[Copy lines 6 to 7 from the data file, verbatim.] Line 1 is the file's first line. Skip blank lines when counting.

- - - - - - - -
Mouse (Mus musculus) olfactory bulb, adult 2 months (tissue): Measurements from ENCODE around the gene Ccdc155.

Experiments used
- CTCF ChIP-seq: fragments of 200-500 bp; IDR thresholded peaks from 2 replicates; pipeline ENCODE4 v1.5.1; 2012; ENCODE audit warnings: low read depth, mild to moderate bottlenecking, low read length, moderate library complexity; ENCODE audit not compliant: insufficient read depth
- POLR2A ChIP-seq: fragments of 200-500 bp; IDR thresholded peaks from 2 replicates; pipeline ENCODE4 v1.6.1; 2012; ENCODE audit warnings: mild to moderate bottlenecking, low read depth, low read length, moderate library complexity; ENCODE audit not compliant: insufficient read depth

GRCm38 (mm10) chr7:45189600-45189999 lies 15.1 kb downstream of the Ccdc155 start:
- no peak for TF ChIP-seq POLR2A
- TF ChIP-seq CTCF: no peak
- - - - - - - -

- no peak for TF ChIP-seq POLR2A
- TF ChIP-seq CTCF: no peak